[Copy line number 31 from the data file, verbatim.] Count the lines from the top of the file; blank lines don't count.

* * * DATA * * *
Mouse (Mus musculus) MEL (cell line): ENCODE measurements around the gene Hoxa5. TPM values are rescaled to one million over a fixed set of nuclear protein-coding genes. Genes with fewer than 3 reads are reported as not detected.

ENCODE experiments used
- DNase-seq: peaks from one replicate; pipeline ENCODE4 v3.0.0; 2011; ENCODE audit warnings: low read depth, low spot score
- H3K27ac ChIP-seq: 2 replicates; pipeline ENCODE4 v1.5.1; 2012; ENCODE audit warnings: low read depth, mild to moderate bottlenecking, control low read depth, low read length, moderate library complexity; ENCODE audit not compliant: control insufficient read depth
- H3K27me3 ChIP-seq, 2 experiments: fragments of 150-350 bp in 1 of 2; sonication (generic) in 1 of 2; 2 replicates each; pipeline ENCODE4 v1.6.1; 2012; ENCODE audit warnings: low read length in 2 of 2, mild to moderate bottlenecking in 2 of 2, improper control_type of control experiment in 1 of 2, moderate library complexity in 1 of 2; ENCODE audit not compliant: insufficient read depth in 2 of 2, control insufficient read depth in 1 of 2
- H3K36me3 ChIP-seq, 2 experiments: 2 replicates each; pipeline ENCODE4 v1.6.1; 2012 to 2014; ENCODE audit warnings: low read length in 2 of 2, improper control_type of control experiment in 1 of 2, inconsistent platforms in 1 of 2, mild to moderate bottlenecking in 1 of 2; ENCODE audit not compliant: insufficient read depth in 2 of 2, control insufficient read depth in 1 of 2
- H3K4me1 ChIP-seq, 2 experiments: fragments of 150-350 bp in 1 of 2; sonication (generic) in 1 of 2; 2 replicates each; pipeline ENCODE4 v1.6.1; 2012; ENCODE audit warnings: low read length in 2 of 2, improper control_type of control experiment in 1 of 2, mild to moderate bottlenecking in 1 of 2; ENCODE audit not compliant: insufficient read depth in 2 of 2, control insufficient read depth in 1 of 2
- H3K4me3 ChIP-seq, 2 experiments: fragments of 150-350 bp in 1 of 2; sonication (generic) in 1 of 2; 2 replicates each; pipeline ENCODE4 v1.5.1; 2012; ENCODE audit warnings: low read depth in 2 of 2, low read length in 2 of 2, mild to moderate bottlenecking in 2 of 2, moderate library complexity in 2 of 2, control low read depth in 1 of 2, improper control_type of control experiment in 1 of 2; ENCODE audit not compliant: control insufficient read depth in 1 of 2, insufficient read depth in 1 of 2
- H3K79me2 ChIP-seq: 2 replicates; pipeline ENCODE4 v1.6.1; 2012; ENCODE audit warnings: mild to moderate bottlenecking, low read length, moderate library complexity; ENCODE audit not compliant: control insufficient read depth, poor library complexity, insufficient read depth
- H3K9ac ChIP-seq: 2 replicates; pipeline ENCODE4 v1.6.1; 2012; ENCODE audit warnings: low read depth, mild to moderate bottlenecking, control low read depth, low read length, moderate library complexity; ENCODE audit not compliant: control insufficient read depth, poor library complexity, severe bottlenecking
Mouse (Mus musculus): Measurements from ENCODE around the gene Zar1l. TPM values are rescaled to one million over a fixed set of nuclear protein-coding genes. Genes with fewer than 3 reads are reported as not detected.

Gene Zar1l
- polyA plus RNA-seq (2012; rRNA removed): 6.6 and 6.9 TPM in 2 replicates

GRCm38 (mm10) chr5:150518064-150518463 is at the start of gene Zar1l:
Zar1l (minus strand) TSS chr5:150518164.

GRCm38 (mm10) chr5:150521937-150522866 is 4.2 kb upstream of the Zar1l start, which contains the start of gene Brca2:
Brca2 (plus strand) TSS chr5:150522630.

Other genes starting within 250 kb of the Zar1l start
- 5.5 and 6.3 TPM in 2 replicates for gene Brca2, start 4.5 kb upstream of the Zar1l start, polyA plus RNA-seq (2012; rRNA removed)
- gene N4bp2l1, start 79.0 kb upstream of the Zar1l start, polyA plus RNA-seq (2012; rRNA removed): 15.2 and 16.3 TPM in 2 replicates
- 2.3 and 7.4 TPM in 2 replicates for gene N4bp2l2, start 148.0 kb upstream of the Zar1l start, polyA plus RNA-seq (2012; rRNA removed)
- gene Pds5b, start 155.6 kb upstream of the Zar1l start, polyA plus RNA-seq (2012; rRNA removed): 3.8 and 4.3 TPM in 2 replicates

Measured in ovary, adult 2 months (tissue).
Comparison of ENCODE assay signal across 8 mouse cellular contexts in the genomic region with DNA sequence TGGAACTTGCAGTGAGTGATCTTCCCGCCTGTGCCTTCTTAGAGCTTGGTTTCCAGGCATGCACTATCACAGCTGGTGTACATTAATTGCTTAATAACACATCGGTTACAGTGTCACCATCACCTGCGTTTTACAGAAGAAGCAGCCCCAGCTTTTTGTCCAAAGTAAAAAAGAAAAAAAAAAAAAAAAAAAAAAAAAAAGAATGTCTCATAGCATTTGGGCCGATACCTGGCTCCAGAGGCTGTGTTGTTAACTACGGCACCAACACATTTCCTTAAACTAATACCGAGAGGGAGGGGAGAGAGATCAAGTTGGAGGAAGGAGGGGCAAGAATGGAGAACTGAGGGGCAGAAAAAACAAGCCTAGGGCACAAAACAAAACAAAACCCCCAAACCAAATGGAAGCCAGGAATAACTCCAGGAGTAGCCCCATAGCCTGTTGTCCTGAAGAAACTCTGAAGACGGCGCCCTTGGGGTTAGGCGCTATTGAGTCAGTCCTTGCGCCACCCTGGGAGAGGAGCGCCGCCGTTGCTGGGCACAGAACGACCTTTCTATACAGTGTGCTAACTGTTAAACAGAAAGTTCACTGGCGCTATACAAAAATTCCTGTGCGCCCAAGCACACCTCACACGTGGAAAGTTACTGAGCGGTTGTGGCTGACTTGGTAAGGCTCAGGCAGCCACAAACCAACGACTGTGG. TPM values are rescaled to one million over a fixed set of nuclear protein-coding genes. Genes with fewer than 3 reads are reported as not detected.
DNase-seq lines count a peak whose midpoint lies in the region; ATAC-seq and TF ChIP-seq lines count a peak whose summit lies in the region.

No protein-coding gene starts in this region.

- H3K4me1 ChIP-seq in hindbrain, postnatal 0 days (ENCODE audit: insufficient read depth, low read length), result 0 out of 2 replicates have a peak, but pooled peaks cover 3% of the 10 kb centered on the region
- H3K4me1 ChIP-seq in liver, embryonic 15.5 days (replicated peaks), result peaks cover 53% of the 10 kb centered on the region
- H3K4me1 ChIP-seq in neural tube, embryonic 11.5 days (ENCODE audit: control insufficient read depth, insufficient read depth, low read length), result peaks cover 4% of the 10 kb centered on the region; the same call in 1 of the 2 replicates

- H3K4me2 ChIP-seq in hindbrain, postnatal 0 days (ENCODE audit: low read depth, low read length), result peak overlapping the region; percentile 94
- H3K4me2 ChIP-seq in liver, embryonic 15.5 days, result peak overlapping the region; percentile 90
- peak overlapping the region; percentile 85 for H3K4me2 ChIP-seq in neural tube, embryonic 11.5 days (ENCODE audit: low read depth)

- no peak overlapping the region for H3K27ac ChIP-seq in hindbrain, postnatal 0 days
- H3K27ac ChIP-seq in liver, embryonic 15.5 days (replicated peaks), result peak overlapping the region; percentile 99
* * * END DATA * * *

- H3K4me2 ChIP-seq in liver, embryonic 15.5 days, result peak overlapping the region; percentile 90